Department Of Interior
|Office of the Secretary||
CONTACT: Dan DuBray
|For Immediate Release: July 28, 2004||
National Park Service and U.S. Forest Service Commit
to Manage Roadless Areas to Protect National Parks
WASHINGTON, D.C. - National Park Service (NPS) Director Fran P. Mainella and U.S. Forest Service Chief Dale N. Bosworth have underscored a longstanding Federal partnership to manage roadless areas adjacent to America's national parks with a commitment to protect their integrity.
The correspondence follows a July 12 announcement by Agriculture Secretary Ann. M. Veneman of both an interim directive to conserve roadless areas and a proposed new rule addressing the cooperative conservation of roadless areas in national forests and grasslands. The proposed rule creates a process for state governors to work with the U.S. Forest Service to develop locally-supported rules to conserve roadless areas in their states.
The interim direction announced by Secretary Veneman on July 12 provides conservation measures for roadless areas adjacent to National Parks until state-specific rules are completed. The interim direction also includes a commitment to protect forests and communities from severe wildfire, and manage forest areas to address insect and disease activity.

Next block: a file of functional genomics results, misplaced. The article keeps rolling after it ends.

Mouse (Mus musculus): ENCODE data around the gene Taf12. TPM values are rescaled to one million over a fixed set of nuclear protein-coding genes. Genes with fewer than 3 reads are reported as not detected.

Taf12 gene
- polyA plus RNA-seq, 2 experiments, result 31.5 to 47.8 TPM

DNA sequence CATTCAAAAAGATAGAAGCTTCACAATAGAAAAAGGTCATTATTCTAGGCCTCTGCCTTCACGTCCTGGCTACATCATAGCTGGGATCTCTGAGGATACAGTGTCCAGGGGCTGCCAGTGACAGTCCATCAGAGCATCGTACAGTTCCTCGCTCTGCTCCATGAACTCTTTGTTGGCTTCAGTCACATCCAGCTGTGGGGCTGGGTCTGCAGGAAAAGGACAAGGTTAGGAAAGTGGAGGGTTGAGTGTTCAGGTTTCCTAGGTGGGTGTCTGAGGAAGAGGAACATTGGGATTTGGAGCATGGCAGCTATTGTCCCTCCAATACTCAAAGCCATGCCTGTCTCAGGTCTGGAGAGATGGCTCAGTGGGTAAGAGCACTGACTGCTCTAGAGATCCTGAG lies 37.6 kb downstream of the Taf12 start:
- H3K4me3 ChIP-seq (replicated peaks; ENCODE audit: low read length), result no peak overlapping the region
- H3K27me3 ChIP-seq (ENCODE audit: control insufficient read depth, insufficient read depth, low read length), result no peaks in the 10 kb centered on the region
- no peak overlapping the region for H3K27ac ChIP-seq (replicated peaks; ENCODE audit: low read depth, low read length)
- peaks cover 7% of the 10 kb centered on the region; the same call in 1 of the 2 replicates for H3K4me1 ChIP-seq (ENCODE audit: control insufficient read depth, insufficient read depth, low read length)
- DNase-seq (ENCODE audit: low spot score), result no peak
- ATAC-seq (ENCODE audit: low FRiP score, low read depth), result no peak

"The NPS recognizes the value of roadless areas as habitat for many species of wildlife and as places that provide opportunities for nonmechanical recreation enjoyed by many outdoor enthusiasts today," Mainella wrote in her letter to the U.S. Forest Service chief. "The NPS very much appreciates the long history of working closely on the management of the public lands for which our agencies are responsible. We'd like to take this opportunity to emphasize how important it is for our respective land managers to work closely in partnership, especially where parks and forests share boundaries."
Bosworth assured the National Park Service director that his agency would keep Mainella informed of its progress on the proposed roadless rule and underscored the Federal commitment to professional management and conservation of roadless areas.
"We want to assure you that we will work closely with you and that we will strive to manage the national forest lands so that the integrity of National Parks is maintained," Bosworth said. "Our Forest Supervisors will continue to work with your National Park Superintendents in partnership as provided in the agreement signed by the United States Forest Service and the National Park Service at the Joint Ventures Partnership Conference in November 2003, especially on adjacent lands as management plans and projects are planned."
Twelve states contain 56.6 million acres of roadless areas, 97-percent of all such areas in the United States: Alaska, Arizona, California, Colorado, Idaho, Montana, Nevada, New Mexico, Oregon, Utah, Washington and Wyoming.
Note to reporters: The
letter from Director Fran Mainella to Chief Dale Bosworth.
Selected News Releases